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5 ::  L. Merrell
This is my favorite success story -- because I married this lady! As a young girl Lou-Ann loved to run. But, like many women athletes, she began experiencing knee problems. As the years progressed, she got to the point that she would avoid the 100 yard walk to the mailbox if possible. This was before I got serious about dealing with the bio-mechanics of the feet.

In addition to her knee problems, Lou had suffered many years from debilitating headaches. Finally, out of desperation, I had a friend make orthotics for her in hopes that it would help reduce her neck and head pain. (Not such a far fetched idea.)

Although we didn't see improvement with her headaches, her knees were much improved. In time as I began working with pedorthics and orthotics, we did an in-depth evaluation. As you can see in the photo, Lou is very bow legged (tibial verum) and she has a forefoot/rear foot verus deformity, which means that she would be more comfortable walking on the peak of a roof than on a sidewalk. Additionally, she has tibial torsion-an outside twist between the knee and the ankle, and excessive pronation, as well as, about a quarter inch leg -- length discrepancy.

Lou-Ann became an expert at blocking out pain. We found that, in addition to knee problems, her feet and ankles were quite painful. She was also developing plantar fasciitis and very significant bunions on both feet. To complicate things further, she had been dealing with posterior tibial tendinitis and iliotibial pain along the outside of the thigh and into the gleut.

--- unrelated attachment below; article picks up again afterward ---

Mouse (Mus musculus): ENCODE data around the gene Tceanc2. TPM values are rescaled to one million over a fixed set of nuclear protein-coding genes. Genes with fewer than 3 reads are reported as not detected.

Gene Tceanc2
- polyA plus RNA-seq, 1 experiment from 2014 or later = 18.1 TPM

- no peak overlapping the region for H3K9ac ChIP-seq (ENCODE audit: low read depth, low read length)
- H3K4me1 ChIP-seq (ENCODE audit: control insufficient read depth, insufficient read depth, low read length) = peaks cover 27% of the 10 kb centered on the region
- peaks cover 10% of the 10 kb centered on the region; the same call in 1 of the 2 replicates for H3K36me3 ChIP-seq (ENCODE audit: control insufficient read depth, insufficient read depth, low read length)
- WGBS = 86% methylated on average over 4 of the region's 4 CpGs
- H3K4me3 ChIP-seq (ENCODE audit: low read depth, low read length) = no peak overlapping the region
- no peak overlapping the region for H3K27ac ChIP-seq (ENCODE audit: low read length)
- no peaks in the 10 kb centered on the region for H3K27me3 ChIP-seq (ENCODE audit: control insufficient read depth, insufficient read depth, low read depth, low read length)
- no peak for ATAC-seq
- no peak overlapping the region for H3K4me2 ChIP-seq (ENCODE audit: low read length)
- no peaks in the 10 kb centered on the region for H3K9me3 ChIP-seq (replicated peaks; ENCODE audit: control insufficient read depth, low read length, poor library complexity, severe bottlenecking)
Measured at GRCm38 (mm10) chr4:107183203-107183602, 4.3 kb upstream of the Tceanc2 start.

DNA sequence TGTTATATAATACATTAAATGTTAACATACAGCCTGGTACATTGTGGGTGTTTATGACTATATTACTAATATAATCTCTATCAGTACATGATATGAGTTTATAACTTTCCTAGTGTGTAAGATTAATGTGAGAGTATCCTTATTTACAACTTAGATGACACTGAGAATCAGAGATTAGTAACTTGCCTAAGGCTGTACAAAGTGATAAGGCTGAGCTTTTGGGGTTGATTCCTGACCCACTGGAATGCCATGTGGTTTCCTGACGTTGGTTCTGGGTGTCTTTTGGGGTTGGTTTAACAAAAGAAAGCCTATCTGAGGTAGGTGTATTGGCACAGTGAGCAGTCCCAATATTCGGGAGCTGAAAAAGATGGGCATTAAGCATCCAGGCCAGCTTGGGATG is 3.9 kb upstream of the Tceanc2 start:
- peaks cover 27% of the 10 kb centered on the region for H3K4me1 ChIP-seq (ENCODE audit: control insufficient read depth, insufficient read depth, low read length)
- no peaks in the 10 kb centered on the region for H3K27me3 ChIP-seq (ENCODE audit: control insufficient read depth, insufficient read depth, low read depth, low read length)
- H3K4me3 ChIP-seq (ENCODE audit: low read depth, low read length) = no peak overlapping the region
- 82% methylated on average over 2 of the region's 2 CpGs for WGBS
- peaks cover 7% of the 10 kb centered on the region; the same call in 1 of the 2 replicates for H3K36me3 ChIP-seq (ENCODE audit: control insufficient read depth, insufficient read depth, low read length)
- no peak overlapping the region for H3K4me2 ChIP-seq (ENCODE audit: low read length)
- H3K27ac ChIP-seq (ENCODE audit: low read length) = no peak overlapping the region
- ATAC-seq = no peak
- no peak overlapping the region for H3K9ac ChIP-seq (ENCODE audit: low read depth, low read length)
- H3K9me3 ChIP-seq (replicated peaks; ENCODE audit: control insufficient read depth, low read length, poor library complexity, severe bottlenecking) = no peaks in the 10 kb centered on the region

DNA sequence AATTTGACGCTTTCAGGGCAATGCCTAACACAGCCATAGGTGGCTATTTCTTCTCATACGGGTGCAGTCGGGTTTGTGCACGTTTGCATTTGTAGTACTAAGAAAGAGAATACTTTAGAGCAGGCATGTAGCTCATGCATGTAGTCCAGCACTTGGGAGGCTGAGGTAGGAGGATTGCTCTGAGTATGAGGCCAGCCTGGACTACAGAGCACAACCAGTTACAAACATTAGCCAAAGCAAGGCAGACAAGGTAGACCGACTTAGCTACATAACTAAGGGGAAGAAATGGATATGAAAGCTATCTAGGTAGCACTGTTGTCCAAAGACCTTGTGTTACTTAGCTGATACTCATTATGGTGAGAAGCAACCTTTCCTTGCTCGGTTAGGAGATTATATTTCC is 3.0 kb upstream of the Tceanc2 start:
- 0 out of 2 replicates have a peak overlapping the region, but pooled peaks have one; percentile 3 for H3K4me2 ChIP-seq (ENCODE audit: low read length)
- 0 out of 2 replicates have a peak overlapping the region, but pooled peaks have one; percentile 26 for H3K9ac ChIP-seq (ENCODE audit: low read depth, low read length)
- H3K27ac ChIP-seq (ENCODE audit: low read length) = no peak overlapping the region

From the beginning, her condition improved with the orthotics.

In an continuing effort to decrease pain, we have fabricated increasingly aggressive orthotics for the past ten or more years. Lou is an extreme case. What I make for her now, in technical jargon, are called 20 degree inverted functional orthotics with bi-lateral mortons extensions, bi-lateral metatarsal pads with a left leg length correction. I make the orthotics then tip them to the outside 20 degrees! One look at these orthotics would convince you that no one could walk on them, but her feet and body love it.

Since 1977 I have backpacked the Grand Canyon. Until 2002 Lou hadn't gone with me because she feared she couldn't make it out. That fall, we backpacked to the bottom of The Canyon (Tapeats Creek) and out; and she carried her own pack (about 6000' vertical loss, then 6000' gain, in about 15 miles.) The following spring we went back with friends -- a great outing. The following summer we hiked into the high country here in Utah to visit some lakes built with draft horses by Lou's grandfather and great grandfather in the 1920's. Last day of the trip we packed four miles -- then on a whim decided to go to the trail head which was an additional 13 miles. Seventeen miles, with packs, in one day! Some of which was a very nasty muddy trail. Lou-Ann was carrying a pack on feet that a few years previous had trouble making it without pain 100 yards to the mailbox with no pack. That is why this is one of my favorite success stories.

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